Chile Rejects Catholic Church’s Call To Pardon Human Rights Abusers

Anti-Pinochet Protestors in Chile (Photo Courtesy of Center for American Prgoress)
Anti-Pinochet Protesters in Chile (Photo Courtesy of Center for American Progress)

By Patrick Vanderpool
Impunity Watch Reporter, South America

SANTIAGO, ChileThe Roman Catholic Church recently called on conservative Chilean President Sebastian Piñera to pardon long-serving human rights violators. 

Specifically, The Chilean Bishops’ Conference urged President Piñera to show clemency to prisoners who showed repentance from human rights violations that occurred during the Augusto Pinochet dictatorship.  Many of the longest-serving prisoners are elderly and ill, including ex-military officials who were directly responsible for abuses.  The proposed pardon would have pardoned 60 individuals.  The Church’s actions come while Chile is set to commemorate 200 years of Chilean independence.

The Church set specific parameters for those that they seek to be pardoned: individuals who are over 70 years old, have served at least half of their sentence, and who are ill.

The Pinochet regime, which lasted from 1973-1990, saw more than 3,000 Chileans killed at the military’s hands.  In a letter sent to President Piñera, the Bishops’ Conference stated that not all human rights violators shared equal responsibility.  The letter provoked a great deal of public outcry from family members representing those who were killed and tortured on Pinochet’s watch.  The victims’ families called the request a setback for justice and fairness.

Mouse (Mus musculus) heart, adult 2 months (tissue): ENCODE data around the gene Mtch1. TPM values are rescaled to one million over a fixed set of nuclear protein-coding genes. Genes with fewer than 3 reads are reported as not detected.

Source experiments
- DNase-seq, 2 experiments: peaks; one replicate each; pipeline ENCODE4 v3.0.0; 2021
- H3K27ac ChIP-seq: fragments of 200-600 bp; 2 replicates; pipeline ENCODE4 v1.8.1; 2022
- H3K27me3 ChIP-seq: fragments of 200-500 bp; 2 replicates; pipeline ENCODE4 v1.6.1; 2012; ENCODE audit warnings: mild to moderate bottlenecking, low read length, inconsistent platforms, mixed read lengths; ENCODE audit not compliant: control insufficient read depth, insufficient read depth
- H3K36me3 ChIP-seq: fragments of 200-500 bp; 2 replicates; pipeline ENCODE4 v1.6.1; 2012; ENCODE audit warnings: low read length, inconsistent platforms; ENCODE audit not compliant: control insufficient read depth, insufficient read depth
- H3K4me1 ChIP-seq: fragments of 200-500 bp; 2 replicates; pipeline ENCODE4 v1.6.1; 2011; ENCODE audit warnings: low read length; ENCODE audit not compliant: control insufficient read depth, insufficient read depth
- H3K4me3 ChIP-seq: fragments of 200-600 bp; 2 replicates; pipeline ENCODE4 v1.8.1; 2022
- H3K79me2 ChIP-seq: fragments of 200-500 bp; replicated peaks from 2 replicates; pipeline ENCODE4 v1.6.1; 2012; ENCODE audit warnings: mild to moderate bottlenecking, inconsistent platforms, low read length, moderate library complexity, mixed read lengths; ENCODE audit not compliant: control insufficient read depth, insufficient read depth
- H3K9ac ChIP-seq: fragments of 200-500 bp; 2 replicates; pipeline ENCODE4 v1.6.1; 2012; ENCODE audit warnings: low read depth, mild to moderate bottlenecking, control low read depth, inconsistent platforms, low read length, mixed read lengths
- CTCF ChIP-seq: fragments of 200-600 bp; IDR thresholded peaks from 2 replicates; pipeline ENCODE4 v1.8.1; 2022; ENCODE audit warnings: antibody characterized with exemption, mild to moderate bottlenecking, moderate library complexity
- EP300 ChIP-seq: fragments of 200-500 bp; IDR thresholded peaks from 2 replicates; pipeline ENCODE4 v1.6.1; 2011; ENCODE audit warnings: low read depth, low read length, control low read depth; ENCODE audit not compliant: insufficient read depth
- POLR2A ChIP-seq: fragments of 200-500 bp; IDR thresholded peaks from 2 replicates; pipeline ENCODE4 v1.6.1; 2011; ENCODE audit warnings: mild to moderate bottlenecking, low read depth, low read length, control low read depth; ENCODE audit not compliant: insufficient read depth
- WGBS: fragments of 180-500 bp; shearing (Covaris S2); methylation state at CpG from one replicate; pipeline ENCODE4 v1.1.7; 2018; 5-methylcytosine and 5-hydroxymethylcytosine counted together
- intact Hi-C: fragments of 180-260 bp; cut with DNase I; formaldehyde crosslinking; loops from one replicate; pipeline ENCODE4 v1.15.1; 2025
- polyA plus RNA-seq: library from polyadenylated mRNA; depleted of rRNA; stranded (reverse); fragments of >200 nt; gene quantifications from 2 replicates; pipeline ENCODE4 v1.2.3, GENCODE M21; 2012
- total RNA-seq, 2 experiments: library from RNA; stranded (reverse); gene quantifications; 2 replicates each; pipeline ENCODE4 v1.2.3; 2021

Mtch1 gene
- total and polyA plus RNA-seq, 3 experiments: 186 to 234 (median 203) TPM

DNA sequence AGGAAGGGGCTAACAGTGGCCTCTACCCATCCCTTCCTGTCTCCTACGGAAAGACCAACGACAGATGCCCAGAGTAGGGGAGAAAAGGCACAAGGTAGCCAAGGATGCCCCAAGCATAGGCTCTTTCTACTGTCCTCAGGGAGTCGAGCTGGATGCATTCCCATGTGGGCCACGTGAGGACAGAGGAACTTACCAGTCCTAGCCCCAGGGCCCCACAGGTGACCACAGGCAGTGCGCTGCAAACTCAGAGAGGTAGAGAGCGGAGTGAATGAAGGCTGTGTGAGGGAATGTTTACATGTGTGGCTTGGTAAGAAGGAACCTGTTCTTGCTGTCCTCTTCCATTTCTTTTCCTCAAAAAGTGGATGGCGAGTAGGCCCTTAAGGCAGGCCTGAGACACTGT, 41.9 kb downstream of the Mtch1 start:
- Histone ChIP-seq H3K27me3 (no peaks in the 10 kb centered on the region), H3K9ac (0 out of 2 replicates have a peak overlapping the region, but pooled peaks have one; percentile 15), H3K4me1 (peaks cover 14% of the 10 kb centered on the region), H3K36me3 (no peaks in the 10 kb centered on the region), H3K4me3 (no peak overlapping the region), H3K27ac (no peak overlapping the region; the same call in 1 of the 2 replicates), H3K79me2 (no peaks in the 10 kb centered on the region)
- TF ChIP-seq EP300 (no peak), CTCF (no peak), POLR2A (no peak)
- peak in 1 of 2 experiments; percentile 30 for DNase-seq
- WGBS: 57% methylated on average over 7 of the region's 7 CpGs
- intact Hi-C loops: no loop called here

Despite the effort, the Chilean President has refused to offer a pardon stating, “I have reached the conclusion that it would not be prudent or convenient in the current circumstances to promote a new law of general pardon.”

President Piñera was, however, receptive to the Church’s proposal for improving the country’s prison system, according to the President of the Chilean Bishops’ Conference.  The measures include improving facilities and building more jails to curb overpopulation.

While President Piñera closed the door to a broad sweeping pardon, he did leave the option open for the government to consider pardons on an individualized basis.  However, Piñera also said that no pardons would be considered for those who violated serious crimes, including murder and torture.

Mireya Garcia, vice president of the Group of Relatives of the Detainees and Disappeared, expressed concerns over this case-by-case evaluation.  Garcia fears that people who are sentenced under different categories, but who committed human rights violations, might be incorrectly pardoned.

José Miguel Vivanco, Americas Director for Human Rights Watch, applauded President Piñera’s decision.  Vivanco stated that the Church simply did not offer any compelling reason why these human rights abusers should be pardoned.

Merco Press – Piñera Rejects Bishops’ Plea To Pardon Military Involved In Human Rights Abuses – 26 July 2010

NPR – Chile Rejects Pardons Proposed By Catholic Church – 25 July 2010

New York Times – Chile Rejects Church Call To Pardon Officials – 25 July 2010

Author: Impunity Watch Archive

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